Good Games, Good Math

It takes less than a second for 12-year-old Jennifer Sirrine to look at the 12 cards on the table and call “set!” as she points at three cards.At nearly the same time,her brother Alex, 14, picks out different cards and cries out the same word.Their mother, Sumiko, stares at the cards and then her children. She says nothing. Unlike the two younger players, she has not yet found a “set.” She is baffled, amused and only slightly chagrined.

Oren Stoelting enjoys playing cribbageIn the game of set – invented by a mathematician – players peruse an array of cards with various attributes to find “sets” – three cards in which each of the characteristics is the same on each card or different on each card.The rules sound easy, but try it against experienced players like Jennifer and Alex!

Set is a game of perception and logic, and good players develop a mental agility that leaves inexperienced opponents shaking their heads.

“They beat me every time,” says Sumiko with apparent satisfaction, despite her poor performance.“They’ve gotten much better at logical thinking than I am.”

Age means little in an analytical game like set. In a recent tournament in the Sirrines’ community, a 9-year-old emerged victorious from a field of competitors ranging in age from 6 to 80! Sumiko believes that her children’s love of games like set is part of the reason why both are “A” students in math.“Games help them to think quickly and recognize complex patterns,” she says.

At the age of 6, David Green discovered the card game rummy and became the official family scorekeeper. His passion was adding everyone’s score as quickly as possible.A run like 5-6-7 would give 18 points and an 8-8-8 triple would yield 24. As with any math skill, proficiency comes from practice, and David so loved beating his parents that he got plenty of practice!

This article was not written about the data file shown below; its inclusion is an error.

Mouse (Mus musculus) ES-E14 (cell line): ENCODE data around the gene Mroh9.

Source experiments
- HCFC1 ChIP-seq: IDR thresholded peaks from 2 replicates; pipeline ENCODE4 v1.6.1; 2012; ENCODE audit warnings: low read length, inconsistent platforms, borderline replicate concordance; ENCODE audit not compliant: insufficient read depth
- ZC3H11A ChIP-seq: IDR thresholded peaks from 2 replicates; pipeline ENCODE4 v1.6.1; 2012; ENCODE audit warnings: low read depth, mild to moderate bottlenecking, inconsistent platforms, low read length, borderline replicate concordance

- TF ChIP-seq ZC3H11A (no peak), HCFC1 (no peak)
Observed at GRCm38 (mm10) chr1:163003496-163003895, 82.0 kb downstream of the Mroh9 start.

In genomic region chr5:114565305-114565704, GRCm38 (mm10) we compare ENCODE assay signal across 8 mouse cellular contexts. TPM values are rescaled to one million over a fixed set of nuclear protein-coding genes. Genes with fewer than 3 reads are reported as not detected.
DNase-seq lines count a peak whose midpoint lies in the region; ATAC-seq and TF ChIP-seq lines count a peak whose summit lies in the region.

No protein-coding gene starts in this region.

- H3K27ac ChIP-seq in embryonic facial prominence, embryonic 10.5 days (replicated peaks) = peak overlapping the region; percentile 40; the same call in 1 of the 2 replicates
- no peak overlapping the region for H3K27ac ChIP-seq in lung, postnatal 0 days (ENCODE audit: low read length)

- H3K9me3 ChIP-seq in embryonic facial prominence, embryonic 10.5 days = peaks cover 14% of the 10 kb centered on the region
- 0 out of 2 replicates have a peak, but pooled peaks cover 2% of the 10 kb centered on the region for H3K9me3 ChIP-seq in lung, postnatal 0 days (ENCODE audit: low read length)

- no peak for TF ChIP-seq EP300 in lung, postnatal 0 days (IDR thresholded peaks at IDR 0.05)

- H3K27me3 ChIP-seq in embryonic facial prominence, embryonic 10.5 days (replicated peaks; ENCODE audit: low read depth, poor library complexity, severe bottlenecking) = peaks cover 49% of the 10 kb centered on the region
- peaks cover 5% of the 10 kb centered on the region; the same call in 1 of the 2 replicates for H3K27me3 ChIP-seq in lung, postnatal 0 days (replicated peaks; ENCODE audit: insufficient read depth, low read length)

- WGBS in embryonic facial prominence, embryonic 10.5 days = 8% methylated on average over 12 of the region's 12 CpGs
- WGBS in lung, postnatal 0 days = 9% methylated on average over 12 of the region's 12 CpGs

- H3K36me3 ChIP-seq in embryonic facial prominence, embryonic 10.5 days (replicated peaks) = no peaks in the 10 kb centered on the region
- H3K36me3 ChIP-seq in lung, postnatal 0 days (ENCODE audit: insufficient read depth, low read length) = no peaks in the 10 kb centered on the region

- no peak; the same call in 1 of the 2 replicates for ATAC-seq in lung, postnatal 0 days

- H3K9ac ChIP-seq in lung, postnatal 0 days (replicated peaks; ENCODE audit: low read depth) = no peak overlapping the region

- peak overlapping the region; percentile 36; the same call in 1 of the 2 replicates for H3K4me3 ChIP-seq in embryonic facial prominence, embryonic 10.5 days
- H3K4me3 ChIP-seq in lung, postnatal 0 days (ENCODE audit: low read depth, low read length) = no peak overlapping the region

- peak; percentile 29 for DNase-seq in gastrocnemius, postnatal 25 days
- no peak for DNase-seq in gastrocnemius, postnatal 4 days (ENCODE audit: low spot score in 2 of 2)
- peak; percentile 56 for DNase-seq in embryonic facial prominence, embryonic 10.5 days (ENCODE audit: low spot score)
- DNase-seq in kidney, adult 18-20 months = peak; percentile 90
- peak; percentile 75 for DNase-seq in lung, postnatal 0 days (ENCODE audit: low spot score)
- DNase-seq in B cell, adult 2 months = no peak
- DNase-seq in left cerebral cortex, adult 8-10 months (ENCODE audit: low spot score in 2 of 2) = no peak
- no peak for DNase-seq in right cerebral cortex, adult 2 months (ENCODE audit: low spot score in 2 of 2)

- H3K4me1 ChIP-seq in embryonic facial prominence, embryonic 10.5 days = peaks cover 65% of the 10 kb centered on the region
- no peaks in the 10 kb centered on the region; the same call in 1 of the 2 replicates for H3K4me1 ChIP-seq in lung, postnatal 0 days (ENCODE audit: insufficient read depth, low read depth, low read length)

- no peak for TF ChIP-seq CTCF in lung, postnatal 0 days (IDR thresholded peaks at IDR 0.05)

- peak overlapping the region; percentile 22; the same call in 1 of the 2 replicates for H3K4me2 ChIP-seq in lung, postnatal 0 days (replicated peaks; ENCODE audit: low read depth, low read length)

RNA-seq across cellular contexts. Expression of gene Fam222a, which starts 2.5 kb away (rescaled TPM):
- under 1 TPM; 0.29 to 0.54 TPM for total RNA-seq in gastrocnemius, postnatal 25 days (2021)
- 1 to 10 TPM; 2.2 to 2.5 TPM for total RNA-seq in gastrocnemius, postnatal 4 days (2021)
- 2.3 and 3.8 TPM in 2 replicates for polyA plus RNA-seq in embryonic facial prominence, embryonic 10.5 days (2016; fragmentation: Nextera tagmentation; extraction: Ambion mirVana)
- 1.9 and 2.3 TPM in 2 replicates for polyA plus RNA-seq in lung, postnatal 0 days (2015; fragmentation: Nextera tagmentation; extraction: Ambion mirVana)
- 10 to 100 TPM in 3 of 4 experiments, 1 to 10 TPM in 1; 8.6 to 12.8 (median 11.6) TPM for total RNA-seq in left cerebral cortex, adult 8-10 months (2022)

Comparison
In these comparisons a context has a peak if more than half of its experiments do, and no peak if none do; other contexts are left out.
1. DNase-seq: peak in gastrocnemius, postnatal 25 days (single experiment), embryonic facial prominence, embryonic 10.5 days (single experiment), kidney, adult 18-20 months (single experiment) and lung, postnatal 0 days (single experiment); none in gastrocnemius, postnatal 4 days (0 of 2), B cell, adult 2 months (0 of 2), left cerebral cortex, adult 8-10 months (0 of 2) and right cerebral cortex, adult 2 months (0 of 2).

In another favorite game,“Crazy 8’s,” the scoring includes subtraction. Now 9, David still plays card games and he can mentally add strings of three-digit numbers in seconds.

the game of cribbage caught Oren Stoelting’s fancy when he was 10, and he even made his own wooden cribbage board – a math project in itself! Scoring in cribbage requires flexible thinking and the ability to see subtle number combinations.A pair is worth two points and any run of three cards is worth three, so a hand with 4, 5 and two 6’s would yield eight points: two for the double 6’s and six for the two runs (each 6 combined with the 4 and 5 makes a separate run).Try scoring 5, 5, 6, 7, 7 to get 16 points and you’ll see how agile your mind must be.

A few additional rules make the scoring even more complex.A player who fails to calculate how many points he has earned will suffer because his uncredited points go to an astute opponent who sees them.That’s Oren’s favorite part of the game.

“I definitely like taking the points that my opponent didn’t realize he had. It’s quite fun!” he says.

Not all games are created equal.The best math games require players to think analytically, develop a winning strategy, use basic math skills – or all of the above. Games that rely mostly on chance will do less to hone a child’s mathematical thinking. But even a simple game of chance like “War” (where each player turns over a card and the one with the higher card takes both) can be improved.Why not have each player draw two or more cards and add them together? Or multiply them. Once mastered, any game can be changed. Coming up with variations is part of the fun, and with each variation, players must adapt their strategy.

Research shows that children learn best when they are happy and relaxed, not anxious or stressed.What better way to encourage relaxed and happy mathematical learning than through games? There’s only one catch: you must be ready to be trounced by your kids!

Math Moments™ creator David Schwartz spends much of his time finding unusual, whimsical ways to make math and science come alive for kids and teachers, both through writing and through speaking at schools and conferences. He has written nearly 50 books for kids, including How Much Is a Million? and the “Look Once, Look Again” series. For more information about David’s math and science adventures, check out his Web site,

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